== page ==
“Scream 4” director Wes Craven is joining us here on MTV Movies Blog all week long as our guest editor, sharing insight into the origins of his latest horror flick and what went into the casting process.
As Jamie Kennedy’s dearly departed Randy Meeks was so fond of reminding us, there are certain rules you need to follow in order to survive a scary movie. Likewise, the rules of scary movies have become an integral plot point to the “Scream” films. But one thing we’re not entirely clear on is this: what are the rules of a scary movie trailer?
“It’s tricky,” Wes admitted when asked about what goes into making an effective scary movie trailer, adding that it’s difficult to keep the viewer intrigued without spoiling too many surprises.
“I think the studio in general — and not just the studio, quite frankly, but most studios — feel that the audience will forget exactly what they saw in that trailer when they get into the movie theater,” he said. “I think that’s probably a mistaken notion. But on the other hand, you can’t just show talking scenes where nothing happens.”
As a result, the “Scream” trailers show several scenes where multiple characters’ lives are in danger. There are moments in the second trailer where it looks like Gale Weathers has finally met her maker, or the trailer-ending scene where Ghostface runs up behind Adam Brody. But don’t make the mistake of thinking you know the full picture just from those glimpses.
“In some cases, we showed scenes where people are getting attacked but they survive or evade death, just throwing things out there to keep a bit of the murder mystery alive,” said Wes. “In some cases, we have attacks in the film where people can’t get away completely free. We feel those kinds of situations are sprinkled throughout the trailers. So anything that people might see might or might not show the demise of a character. In that sense, we tried to leave it so that you’d see something exciting, but you don’t know exactly what’s going to happen. It may or may not turn out exactly how it looks like it’s going to turn out when you see it in the trailer.”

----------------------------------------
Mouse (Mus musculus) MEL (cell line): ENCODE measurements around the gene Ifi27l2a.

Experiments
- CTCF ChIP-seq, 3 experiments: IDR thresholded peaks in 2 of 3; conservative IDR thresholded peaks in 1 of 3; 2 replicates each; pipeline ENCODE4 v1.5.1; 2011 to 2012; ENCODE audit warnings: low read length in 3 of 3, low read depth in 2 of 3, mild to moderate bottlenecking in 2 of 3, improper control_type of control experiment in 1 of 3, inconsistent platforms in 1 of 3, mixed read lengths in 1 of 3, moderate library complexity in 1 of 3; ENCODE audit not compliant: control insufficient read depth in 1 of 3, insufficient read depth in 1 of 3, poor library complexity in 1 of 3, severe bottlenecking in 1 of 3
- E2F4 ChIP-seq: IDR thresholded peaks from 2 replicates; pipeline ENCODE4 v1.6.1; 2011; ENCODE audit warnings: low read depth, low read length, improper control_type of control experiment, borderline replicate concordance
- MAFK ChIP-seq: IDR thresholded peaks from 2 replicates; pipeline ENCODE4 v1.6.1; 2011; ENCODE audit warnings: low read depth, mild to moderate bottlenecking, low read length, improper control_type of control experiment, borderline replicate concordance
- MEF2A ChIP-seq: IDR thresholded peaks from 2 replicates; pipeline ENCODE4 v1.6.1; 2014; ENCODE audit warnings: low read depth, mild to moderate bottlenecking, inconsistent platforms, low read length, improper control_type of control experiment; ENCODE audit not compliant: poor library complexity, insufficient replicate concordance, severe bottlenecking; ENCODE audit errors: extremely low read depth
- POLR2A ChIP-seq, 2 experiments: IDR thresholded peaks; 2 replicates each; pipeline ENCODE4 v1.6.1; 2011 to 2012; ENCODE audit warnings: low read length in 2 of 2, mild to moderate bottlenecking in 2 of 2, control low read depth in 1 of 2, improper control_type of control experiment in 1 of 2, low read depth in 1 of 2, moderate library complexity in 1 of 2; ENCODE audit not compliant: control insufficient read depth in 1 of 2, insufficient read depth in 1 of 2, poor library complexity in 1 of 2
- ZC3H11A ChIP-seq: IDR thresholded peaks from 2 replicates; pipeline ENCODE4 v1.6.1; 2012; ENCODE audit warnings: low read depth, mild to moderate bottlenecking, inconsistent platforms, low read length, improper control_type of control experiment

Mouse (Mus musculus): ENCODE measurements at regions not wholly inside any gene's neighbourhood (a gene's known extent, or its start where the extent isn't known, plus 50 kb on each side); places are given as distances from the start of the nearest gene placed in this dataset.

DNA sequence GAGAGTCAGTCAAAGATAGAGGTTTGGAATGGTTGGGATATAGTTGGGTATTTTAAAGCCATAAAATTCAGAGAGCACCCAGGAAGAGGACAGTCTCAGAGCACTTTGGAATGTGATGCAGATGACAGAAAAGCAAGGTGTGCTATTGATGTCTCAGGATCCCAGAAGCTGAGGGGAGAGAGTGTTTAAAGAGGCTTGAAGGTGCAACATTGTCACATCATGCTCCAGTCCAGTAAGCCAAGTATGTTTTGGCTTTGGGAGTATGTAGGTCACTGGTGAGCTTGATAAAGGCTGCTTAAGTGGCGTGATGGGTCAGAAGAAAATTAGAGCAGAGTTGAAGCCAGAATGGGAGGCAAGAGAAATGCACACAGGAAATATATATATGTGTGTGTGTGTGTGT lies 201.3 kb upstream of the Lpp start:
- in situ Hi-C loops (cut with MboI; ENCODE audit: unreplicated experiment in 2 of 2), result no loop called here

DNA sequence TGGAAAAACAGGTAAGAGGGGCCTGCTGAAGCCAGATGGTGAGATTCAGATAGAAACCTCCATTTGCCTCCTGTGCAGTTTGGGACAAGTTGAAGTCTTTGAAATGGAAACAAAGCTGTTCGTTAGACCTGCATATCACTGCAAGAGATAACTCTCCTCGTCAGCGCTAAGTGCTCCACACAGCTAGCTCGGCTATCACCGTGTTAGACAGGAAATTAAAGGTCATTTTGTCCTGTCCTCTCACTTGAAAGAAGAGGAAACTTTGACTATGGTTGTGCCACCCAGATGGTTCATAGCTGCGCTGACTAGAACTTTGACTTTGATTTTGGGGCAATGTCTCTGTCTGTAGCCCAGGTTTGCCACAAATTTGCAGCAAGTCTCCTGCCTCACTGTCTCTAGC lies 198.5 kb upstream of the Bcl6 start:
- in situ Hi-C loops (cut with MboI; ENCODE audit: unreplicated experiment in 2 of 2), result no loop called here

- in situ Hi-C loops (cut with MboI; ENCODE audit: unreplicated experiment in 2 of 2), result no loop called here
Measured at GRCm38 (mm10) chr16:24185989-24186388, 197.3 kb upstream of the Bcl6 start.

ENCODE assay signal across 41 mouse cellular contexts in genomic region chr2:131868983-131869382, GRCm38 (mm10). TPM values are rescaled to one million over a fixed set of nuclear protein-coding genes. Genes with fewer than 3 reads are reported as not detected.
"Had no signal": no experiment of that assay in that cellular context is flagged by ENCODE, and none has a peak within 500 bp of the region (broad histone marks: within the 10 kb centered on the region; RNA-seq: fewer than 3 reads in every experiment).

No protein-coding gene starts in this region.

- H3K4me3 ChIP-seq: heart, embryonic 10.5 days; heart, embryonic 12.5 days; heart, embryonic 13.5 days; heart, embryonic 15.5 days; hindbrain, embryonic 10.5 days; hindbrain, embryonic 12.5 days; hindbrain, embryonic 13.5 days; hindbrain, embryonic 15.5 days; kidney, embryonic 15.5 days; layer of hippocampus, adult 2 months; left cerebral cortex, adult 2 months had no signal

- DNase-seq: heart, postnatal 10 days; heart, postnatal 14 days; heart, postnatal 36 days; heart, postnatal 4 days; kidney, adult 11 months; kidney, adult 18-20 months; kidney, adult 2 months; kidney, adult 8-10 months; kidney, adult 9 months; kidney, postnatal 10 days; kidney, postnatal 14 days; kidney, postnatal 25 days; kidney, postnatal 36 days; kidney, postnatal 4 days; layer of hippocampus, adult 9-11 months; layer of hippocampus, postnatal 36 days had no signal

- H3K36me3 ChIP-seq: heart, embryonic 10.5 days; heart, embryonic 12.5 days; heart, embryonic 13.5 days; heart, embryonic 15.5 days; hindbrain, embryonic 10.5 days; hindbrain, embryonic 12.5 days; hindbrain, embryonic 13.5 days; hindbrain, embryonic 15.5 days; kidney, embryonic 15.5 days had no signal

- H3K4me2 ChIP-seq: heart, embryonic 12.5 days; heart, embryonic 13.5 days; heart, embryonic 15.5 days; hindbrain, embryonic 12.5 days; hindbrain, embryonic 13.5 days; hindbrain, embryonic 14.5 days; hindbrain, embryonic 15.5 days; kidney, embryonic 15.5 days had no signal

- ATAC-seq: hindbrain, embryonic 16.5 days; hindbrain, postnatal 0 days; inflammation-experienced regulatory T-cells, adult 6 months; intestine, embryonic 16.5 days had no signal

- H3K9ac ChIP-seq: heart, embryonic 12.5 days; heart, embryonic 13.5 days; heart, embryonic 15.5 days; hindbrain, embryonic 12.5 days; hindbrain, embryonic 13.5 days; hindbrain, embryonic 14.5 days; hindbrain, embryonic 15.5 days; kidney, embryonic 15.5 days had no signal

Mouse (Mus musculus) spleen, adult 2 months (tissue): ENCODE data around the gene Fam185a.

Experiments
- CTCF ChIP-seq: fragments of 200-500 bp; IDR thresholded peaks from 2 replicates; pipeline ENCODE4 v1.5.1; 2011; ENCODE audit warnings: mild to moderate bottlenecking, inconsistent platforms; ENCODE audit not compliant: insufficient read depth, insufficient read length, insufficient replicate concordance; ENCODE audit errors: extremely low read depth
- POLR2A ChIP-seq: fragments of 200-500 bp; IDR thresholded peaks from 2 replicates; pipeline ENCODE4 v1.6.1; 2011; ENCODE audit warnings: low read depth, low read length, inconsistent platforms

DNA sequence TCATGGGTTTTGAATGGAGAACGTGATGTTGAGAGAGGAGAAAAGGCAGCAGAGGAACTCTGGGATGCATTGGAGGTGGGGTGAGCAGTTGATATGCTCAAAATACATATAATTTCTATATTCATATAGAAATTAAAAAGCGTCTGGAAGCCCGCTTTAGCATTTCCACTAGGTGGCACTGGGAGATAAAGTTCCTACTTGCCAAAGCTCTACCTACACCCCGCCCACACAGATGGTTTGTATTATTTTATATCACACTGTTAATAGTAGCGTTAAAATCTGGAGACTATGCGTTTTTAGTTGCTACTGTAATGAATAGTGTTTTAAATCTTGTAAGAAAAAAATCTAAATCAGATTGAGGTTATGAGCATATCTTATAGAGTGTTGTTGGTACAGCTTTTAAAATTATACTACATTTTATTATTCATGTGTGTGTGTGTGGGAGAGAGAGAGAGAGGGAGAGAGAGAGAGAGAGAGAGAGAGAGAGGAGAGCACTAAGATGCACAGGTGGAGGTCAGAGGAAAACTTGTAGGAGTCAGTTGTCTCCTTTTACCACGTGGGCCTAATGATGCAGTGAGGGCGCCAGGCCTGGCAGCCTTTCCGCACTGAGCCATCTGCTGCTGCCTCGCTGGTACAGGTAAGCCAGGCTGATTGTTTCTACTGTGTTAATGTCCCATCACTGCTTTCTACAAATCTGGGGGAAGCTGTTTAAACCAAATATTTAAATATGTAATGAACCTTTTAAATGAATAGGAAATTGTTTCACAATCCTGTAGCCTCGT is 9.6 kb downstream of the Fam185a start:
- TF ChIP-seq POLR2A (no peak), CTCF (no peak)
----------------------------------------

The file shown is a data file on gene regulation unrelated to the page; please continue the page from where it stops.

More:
But even Wes admitted that there have been moments where trailers for “Scream 4” almost went too far: “I have to say there were a couple of times — quite recently, in fact — where I said, ’Why don’t you give the whole movie away?'” he laughed. “With Adam, well, okay, now we know he gets attacked right there at the car.”
“In fairness to the guys making the trailers, they’re walking a very tricky line,” he conceded. “They do it progressively by revealing a little bit more in each trailer. I think there have been four or five trailers and teasers in the course of leading up to the film, and they increasingly want to show a little bit more without giving away the best parts of the film and having the audience go into the theater knowing exactly what’s going to happen.”
And Wes insists that the best scenes from “Scream 4” have not been given away.
“The dance number of Ghostface with Neve dressed as a polar bear, I insisted that that be taken back out of the trailer,” he laughed. “Look for that in the very last trailer!”
What do you think are the rules of making a scary movie trailer? Weigh in on the conversation in the comments section and on Twitter, and stay with us all week for more from Wes Craven!